Vermouth di Torino Institute details GI
The newly formed Vermouth di Torino Institute has released details of its geographical indication (GI) definitions for Vermouth di Torino, following the introduction of the legislation on 22 March 2017.
Announced at VinItaly earlier this month, the GI agreement was backed by the Vermouth di Torino Institute, which was officially established on 7 April in Turin.
Under the new decree law 1826, Vermouth di Torino is defined as “the aromatised wine obtained in Piedmont using one or more Italian wines, with the addition of alcohol, flavored mainly with Artemisia (wormwood) together with other herbs and spices”, and must be bottled between 16% and 22% abv.
Colour can range from white to pale yellow, yellow-amber and red, and the fragrance character is defined as “intense and complex, aromatic, balsamic, at times floral or spicy”.
Flavour must be “soft” and balanced between bitter components, led by Artemisia, or wormwood, and sweetness, depending on the sugar content.
In terms of raw materials and production, Artemisia must be among the main ingredients, and it is essential to include Artemisia Absinthium and/or Pontica grown or gathered in Piedmont.
A range of technologies are permitted for aroma extraction – including wine, alcohol, water and hydro-alcoholic solutions.
‘Base wines’ may be referred to in the list of an ingredients, specifying origin or geographical reference, only if they represent at least 20% of the finished products.
Sugar, grape must, caramelised sugar and honey are all allowed for sweetening, with the amount of sugar determining the classifications:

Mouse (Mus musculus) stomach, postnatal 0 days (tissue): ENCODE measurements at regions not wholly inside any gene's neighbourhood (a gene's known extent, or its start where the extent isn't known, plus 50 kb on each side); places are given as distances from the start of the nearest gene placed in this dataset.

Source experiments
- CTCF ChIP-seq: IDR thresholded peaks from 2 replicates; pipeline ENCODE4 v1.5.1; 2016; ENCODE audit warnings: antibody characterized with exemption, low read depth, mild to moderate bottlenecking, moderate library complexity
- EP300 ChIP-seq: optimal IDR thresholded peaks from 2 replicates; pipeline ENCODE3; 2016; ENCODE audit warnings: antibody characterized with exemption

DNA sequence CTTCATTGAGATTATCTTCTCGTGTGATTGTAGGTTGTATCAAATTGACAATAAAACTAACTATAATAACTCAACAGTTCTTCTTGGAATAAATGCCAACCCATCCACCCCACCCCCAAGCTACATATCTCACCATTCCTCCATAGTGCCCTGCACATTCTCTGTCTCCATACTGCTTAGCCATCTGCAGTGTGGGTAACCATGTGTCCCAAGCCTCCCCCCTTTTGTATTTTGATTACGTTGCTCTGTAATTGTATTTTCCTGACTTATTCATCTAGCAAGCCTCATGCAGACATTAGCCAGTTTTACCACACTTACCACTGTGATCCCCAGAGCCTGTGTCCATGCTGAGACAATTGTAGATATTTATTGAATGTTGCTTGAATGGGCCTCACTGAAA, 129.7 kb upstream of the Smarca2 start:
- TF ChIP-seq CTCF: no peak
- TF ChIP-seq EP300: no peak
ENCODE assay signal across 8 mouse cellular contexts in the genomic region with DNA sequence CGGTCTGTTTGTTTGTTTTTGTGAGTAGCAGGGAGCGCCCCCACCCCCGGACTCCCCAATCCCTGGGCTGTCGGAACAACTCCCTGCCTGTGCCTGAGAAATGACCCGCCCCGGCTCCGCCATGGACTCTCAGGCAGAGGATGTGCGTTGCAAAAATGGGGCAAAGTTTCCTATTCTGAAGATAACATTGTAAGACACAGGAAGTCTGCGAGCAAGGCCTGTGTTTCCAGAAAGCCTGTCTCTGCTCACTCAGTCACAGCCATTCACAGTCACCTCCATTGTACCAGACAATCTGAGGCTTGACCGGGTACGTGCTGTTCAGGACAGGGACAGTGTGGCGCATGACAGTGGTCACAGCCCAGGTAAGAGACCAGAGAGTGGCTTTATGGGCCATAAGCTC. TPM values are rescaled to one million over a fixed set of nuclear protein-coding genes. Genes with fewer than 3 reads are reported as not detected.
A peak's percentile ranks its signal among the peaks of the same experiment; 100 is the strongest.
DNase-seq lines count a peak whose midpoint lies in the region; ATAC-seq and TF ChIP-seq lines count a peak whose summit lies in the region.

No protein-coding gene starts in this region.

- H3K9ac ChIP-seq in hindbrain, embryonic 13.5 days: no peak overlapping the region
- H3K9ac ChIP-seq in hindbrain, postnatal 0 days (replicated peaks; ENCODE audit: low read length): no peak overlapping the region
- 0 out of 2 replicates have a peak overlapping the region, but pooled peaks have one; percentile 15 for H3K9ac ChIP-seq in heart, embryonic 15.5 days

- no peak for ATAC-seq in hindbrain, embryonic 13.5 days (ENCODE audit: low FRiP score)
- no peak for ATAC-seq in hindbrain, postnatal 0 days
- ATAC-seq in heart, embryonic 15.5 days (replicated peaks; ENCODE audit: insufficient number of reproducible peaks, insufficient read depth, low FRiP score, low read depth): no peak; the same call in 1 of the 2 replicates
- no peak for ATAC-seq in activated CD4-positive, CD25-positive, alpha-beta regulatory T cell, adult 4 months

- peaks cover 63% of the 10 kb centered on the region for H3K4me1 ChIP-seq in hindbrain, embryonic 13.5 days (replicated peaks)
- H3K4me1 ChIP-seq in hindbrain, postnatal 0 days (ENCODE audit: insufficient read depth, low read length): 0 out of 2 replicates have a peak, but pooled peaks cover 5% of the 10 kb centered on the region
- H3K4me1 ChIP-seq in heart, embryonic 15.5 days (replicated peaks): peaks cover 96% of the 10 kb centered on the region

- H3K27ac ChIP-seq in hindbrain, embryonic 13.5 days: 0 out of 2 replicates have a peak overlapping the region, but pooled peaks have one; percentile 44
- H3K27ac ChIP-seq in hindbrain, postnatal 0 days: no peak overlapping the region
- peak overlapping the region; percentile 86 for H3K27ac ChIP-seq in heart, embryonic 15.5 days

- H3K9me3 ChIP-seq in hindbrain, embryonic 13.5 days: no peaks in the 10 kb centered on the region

- Extra Secco or Extra Dry for vermouths with a sugar content lower than 30g/litre
- Secco or Dry for vermouths with less than 50g/litre
- Dolce for vermouths with a sugar content equal or exceeding 130g/litre
Vermouths labelled as Vermouth di Torino Superiore must be bottled at 17% abv or higher, and at least 50% of the base wines and all herbs – besides the Artemisia – must be grown in Piedmont.
Brands signed up to Vermouth di Torino Institute include Berto, Bordiga, Del Professore, Carlo Alberto, Carpano, Chazalettes, Cinzano, Giulio Cocchi, Drapò, Gancia, La Canellese, Martini & Rossi, Mulassano, Sperone, Torino Distillati, and Tosti.
“I can’t hide a great satisfaction for this result, as both the new law and the new Institute were made possible by a general agreement reached by producers that often vary in size, history and style,” said Vermouth di Torino president and Giulio Cocchi managing director, Roberto Bava.
“Artisans and global players are here together in a friendly and effective collaboration to build knowledge, protect the origin and grow in quality in the interest not only of consumers, but also of the agricultural and industrial heritage of Piemonte.
“I have personally spent years to achieve these goals, and I am grateful to my colleagues founding members for naming me as first President.
“Giorgio Castagnotti of Martini & Rossi, Giorgio Mascitti of Carpano, Mariacristina Castelletta of Tosti, Carlo Vergnano of Torino Distillati and myself of Cocchi, are on the board of directors in this first round of service.
“Step by step, we’ll perfect our organization in order to support anyone needing information or sharing the interests and goals of our Institute.”
For more in the Vermouth di Torino Institute and GIs for spirits, see the May print edition of The Spirits Business.